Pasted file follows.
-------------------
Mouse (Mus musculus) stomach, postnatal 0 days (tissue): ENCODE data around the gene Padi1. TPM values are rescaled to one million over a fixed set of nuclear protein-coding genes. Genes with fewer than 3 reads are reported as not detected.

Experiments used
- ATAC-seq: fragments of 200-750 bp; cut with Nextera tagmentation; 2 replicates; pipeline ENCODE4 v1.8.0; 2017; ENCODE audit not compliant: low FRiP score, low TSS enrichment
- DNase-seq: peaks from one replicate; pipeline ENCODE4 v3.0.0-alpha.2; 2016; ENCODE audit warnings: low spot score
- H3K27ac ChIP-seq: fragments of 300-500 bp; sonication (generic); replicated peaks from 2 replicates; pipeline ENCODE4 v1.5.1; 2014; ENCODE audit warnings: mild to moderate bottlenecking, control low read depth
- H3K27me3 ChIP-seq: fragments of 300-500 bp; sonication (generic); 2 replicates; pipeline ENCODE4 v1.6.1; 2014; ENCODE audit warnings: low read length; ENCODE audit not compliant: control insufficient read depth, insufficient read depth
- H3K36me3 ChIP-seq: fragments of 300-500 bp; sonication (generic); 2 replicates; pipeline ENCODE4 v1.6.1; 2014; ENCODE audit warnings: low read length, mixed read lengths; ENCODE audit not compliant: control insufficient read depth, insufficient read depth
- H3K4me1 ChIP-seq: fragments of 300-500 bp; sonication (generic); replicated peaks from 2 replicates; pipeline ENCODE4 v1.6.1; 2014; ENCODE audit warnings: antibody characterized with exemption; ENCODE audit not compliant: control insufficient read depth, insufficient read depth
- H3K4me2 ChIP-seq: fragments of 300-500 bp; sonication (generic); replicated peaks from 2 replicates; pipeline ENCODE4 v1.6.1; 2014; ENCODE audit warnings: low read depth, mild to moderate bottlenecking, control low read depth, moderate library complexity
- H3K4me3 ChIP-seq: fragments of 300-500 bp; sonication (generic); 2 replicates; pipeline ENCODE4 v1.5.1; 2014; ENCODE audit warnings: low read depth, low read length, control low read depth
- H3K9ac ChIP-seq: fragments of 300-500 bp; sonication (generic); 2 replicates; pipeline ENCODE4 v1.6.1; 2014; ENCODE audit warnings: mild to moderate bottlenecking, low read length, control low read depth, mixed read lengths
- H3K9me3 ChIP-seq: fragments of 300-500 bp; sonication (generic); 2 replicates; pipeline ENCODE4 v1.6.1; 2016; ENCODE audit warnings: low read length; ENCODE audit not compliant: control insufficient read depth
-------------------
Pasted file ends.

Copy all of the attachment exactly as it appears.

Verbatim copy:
Mouse (Mus musculus) stomach, postnatal 0 days (tissue): ENCODE data around the gene Padi1. TPM values are rescaled to one million over a fixed set of nuclear protein-coding genes. Genes with fewer than 3 reads are reported as not detected.

Experiments used
- ATAC-seq: fragments of 200-750 bp; cut with Nextera tagmentation; 2 replicates; pipeline ENCODE4 v1.8.0; 2017; ENCODE audit not compliant: low FRiP score, low TSS enrichment
- DNase-seq: peaks from one replicate; pipeline ENCODE4 v3.0.0-alpha.2; 2016; ENCODE audit warnings: low spot score
- H3K27ac ChIP-seq: fragments of 300-500 bp; sonication (generic); replicated peaks from 2 replicates; pipeline ENCODE4 v1.5.1; 2014; ENCODE audit warnings: mild to moderate bottlenecking, control low read depth
- H3K27me3 ChIP-seq: fragments of 300-500 bp; sonication (generic); 2 replicates; pipeline ENCODE4 v1.6.1; 2014; ENCODE audit warnings: low read length; ENCODE audit not compliant: control insufficient read depth, insufficient read depth
- H3K36me3 ChIP-seq: fragments of 300-500 bp; sonication (generic); 2 replicates; pipeline ENCODE4 v1.6.1; 2014; ENCODE audit warnings: low read length, mixed read lengths; ENCODE audit not compliant: control insufficient read depth, insufficient read depth
- H3K4me1 ChIP-seq: fragments of 300-500 bp; sonication (generic); replicated peaks from 2 replicates; pipeline ENCODE4 v1.6.1; 2014; ENCODE audit warnings: antibody characterized with exemption; ENCODE audit not compliant: control insufficient read depth, insufficient read depth
- H3K4me2 ChIP-seq: fragments of 300-500 bp; sonication (generic); replicated peaks from 2 replicates; pipeline ENCODE4 v1.6.1; 2014; ENCODE audit warnings: low read depth, mild to moderate bottlenecking, control low read depth, moderate library complexity
- H3K4me3 ChIP-seq: fragments of 300-500 bp; sonication (generic); 2 replicates; pipeline ENCODE4 v1.5.1; 2014; ENCODE audit warnings: low read depth, low read length, control low read depth
- H3K9ac ChIP-seq: fragments of 300-500 bp; sonication (generic); 2 replicates; pipeline ENCODE4 v1.6.1; 2014; ENCODE audit warnings: mild to moderate bottlenecking, low read length, control low read depth, mixed read lengths
- H3K9me3 ChIP-seq: fragments of 300-500 bp; sonication (generic); 2 replicates; pipeline ENCODE4 v1.6.1; 2016; ENCODE audit warnings: low read length; ENCODE audit not compliant: control insufficient read depth